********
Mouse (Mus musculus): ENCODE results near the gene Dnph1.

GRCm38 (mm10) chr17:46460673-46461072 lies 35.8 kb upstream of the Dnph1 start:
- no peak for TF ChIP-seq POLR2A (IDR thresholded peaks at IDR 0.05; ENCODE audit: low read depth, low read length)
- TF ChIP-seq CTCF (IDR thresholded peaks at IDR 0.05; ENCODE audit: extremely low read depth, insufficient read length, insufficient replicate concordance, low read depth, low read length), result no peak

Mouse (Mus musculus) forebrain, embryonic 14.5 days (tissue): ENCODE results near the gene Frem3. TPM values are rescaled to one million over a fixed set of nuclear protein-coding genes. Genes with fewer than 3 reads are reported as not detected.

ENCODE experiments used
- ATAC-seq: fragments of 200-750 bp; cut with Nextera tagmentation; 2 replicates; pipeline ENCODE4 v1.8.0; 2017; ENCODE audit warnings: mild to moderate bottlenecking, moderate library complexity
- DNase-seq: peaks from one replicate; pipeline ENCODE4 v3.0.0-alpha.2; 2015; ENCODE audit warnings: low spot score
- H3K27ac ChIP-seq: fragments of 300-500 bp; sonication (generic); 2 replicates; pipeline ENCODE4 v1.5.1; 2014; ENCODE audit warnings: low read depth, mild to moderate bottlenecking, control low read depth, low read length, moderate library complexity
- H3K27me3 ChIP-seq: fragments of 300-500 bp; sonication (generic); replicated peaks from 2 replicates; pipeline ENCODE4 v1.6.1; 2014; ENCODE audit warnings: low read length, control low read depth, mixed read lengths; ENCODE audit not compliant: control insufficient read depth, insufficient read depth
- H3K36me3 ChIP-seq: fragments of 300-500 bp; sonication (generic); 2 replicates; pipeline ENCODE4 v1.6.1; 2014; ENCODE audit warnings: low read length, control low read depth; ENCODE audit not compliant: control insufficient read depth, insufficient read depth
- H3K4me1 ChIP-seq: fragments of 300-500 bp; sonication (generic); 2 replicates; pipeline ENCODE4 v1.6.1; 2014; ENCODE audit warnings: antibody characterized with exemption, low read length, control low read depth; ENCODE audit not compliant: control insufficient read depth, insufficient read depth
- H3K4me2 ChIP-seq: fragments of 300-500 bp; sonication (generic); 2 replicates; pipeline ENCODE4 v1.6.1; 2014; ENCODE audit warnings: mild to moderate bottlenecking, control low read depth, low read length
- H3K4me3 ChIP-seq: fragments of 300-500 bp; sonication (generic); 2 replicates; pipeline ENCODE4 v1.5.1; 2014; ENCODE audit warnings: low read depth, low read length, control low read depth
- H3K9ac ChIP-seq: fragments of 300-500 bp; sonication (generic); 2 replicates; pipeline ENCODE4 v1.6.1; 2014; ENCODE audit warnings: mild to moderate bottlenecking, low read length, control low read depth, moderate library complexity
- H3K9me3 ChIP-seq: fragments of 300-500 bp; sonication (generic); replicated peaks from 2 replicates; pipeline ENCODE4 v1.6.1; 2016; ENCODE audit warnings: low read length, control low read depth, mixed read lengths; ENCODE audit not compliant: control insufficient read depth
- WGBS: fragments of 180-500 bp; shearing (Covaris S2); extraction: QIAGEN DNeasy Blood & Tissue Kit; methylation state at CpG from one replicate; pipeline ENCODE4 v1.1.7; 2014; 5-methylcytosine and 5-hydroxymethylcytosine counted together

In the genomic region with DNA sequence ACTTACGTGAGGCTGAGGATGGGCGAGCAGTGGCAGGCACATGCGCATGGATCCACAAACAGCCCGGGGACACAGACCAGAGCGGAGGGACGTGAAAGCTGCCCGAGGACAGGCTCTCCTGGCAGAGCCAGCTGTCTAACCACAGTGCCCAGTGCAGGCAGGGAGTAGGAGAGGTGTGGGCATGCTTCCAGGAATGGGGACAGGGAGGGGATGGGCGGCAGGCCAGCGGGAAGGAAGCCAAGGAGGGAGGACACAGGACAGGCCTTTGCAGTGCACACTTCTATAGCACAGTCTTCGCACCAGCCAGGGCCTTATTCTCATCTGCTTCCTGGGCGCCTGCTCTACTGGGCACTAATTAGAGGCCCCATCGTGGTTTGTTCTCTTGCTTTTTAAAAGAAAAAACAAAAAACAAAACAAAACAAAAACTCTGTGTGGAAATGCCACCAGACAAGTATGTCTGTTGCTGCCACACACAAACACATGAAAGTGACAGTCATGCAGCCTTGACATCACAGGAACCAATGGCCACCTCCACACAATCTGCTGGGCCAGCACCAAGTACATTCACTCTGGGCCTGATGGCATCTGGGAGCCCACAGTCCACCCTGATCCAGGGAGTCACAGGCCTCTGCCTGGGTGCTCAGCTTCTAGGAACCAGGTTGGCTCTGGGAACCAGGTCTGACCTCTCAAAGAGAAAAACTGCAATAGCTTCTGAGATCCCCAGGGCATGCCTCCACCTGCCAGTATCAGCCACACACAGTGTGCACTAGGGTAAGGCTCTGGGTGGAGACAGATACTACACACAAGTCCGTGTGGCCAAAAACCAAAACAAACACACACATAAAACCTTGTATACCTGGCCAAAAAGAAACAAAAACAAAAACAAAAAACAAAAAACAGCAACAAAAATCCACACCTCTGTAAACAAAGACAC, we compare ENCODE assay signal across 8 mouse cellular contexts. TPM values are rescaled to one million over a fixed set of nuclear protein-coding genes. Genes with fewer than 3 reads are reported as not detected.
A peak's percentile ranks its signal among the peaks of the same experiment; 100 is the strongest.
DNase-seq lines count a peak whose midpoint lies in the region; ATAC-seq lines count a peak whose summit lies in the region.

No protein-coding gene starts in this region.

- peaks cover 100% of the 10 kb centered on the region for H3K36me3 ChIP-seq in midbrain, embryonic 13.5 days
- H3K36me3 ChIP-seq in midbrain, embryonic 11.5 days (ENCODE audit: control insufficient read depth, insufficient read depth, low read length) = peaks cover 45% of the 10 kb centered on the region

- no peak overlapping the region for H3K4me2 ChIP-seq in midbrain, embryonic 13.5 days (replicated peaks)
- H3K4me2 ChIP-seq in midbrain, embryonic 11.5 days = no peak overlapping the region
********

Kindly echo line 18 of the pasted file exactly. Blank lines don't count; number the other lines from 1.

In the genomic region with DNA sequence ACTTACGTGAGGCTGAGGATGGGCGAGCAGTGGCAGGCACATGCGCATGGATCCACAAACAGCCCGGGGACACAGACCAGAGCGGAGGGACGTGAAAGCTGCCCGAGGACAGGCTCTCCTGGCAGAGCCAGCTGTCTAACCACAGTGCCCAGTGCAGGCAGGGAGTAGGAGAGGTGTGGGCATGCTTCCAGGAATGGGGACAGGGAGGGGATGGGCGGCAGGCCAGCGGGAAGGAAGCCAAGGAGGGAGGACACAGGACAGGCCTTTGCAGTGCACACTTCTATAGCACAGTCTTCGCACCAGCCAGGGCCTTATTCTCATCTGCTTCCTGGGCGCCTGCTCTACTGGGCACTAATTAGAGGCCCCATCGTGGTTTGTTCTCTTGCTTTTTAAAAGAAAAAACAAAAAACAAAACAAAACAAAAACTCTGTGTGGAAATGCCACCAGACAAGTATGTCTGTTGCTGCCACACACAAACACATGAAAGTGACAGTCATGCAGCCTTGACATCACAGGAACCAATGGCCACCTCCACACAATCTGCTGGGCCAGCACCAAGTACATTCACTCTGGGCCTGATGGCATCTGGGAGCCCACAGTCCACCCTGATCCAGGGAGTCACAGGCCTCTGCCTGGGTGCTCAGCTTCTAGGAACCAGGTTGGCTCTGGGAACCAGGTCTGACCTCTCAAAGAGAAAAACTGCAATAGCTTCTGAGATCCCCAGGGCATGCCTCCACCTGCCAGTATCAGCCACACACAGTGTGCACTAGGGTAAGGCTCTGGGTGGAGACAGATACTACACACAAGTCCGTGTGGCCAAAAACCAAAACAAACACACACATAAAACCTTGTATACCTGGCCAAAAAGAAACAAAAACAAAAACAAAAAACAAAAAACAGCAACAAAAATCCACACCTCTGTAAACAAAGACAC, we compare ENCODE assay signal across 8 mouse cellular contexts. TPM values are rescaled to one million over a fixed set of nuclear protein-coding genes. Genes with fewer than 3 reads are reported as not detected.